Be cognizant of the fact that there is nothing more powerful than a mixed message or miscommunication to undo all the work you’ve put into credibility and trust, these can propagate one of your greatest enemies; rumour. Be prepared for rumour and deal with it as soon as you can. To negate rumour, make a point of stating in your companywide meeting “any information that you haven’t received from me directly or via official channels is probably not a fact so, question the person telling you and if in doubt, come and ask me”. That effectively stops the rumour mongers before they start and readily identifies them if they try to start. Be clear, be consistent.

Invariably, your content will need to address the current state of the business, if you’ve concluded that change is required, then it’s fair to assume that not all is right with the business as it is. You will need to communicate an opinion that some might not agree with, so ensure that you have solid justification for this opinion, before moving on to how you propose to fix it.

In my last assignment I communicated to a site of 450+ people that they really weren’t anywhere near good as they thought they were. Here was a relatively large group of people, gathered before a new site lead who is telling them that their self-perception was very different from reality. This may seem to be a risky path to take but the message was true; I certainly had a captive, if somewhat rankled, audience so, using basic psychology and impact to justify my point, I was able to reach beyond the negative and provide a positive narrative. The arguments to back up my opinion were strong.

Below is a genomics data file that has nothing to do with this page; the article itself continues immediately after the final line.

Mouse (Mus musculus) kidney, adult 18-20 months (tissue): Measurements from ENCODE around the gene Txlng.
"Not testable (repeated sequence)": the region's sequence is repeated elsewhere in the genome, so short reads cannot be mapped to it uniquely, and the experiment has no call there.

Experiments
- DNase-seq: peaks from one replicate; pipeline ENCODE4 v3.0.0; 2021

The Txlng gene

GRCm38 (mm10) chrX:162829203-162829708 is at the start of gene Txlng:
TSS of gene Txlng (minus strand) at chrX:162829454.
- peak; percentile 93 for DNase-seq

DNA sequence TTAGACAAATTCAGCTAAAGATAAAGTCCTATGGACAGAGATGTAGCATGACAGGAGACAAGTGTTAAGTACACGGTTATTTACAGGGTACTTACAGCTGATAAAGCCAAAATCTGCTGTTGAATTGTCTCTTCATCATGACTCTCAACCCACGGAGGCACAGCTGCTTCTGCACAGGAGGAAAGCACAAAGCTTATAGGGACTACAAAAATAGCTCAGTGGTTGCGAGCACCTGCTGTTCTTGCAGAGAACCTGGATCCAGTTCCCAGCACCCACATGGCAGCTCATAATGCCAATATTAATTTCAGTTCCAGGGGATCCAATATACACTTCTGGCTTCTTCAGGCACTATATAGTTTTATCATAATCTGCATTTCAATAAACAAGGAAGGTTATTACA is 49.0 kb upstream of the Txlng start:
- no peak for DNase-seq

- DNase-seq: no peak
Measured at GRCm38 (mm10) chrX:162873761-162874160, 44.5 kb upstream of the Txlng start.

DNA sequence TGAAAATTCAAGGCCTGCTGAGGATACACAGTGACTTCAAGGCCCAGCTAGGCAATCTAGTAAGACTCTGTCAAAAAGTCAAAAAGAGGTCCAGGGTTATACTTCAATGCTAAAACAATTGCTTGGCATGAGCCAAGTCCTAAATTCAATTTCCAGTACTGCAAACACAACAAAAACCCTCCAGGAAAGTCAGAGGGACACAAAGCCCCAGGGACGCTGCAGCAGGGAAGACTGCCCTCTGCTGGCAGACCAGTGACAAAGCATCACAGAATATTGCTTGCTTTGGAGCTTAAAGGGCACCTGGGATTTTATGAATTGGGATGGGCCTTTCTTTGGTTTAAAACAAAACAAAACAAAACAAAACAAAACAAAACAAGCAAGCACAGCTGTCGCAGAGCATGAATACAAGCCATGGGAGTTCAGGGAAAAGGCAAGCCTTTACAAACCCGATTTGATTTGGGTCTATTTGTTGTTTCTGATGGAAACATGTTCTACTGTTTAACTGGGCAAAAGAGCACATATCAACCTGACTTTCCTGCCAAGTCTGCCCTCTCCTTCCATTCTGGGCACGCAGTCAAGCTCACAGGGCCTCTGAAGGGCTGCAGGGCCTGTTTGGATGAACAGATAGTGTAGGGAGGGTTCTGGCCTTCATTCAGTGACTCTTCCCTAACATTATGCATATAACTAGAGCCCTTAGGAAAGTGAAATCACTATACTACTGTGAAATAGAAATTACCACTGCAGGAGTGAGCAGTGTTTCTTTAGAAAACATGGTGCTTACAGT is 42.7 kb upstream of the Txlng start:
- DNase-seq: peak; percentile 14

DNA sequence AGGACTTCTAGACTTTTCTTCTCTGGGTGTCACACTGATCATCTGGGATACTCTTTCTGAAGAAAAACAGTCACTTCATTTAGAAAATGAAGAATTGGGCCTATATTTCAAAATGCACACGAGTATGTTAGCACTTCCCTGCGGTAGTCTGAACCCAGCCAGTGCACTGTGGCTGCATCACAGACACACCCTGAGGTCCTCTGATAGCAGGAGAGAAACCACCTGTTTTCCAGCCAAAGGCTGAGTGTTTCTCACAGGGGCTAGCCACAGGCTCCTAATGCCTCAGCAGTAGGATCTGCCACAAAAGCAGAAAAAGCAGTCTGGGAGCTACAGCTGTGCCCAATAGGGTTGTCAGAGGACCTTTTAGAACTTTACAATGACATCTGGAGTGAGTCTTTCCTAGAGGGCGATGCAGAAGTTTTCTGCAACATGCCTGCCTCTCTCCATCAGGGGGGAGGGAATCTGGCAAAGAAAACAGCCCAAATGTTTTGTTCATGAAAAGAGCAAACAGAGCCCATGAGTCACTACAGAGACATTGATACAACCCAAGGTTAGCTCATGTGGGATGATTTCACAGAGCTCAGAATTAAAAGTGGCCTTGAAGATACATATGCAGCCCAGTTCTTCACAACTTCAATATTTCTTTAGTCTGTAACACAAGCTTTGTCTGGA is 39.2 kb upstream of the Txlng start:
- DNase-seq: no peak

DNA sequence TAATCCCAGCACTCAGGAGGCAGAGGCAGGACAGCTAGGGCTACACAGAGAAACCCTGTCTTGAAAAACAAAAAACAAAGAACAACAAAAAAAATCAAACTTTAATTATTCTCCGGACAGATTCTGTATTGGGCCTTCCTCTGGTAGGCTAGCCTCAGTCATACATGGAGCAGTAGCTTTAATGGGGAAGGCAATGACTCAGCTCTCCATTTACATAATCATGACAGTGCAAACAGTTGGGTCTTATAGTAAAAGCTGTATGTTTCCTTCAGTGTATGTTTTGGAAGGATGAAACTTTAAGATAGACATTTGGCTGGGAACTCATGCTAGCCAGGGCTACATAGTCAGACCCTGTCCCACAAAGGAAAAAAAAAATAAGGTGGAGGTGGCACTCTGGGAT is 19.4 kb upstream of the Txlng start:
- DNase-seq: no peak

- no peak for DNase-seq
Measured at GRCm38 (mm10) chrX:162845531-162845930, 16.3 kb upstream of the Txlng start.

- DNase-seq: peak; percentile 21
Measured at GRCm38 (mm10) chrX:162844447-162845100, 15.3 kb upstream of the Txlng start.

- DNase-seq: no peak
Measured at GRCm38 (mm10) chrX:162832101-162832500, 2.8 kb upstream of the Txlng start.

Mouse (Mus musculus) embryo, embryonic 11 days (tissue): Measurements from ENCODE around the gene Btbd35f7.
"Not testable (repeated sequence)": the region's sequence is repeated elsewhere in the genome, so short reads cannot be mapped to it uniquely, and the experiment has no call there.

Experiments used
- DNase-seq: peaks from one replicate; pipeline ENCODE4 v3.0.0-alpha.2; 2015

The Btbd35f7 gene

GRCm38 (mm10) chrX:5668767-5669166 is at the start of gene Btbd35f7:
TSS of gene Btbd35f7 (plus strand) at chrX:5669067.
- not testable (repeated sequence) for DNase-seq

The site wasn’t where it should have been from a safety standpoint, although the site seemed to think that they had a good safety record. It wasn’t difficult to photograph hazards and safety infringements that created daily risks at the site, so I used these pictures from all areas of the site to illustrate the risks posed to their safety. Secondly, I focussed on job security; I knew that the recent performance output was having a negative impact on the business; I presented performance data that showed the poor operational numbers and explained what impact that could have, long term. Customer confidence was waning and business was in jeopardy. The mood changed quickly, from hostility to (reluctant) acceptance, the information being presented to them was irrefutable.

Everyone knew that I was there to improve the site performance but prior to presenting the safety and performance numbers, only a limited number of people knew the reality of the situation; now this information was public, everyone had become accountable and responsible for change (or conversely, the unspoken inevitable). Using pictures and data to prove that this wasn’t just my opinion helped to change behaviours and beliefs, the culture,to improve each area of deficiency. Now we were in this together with me as the catalyst for change.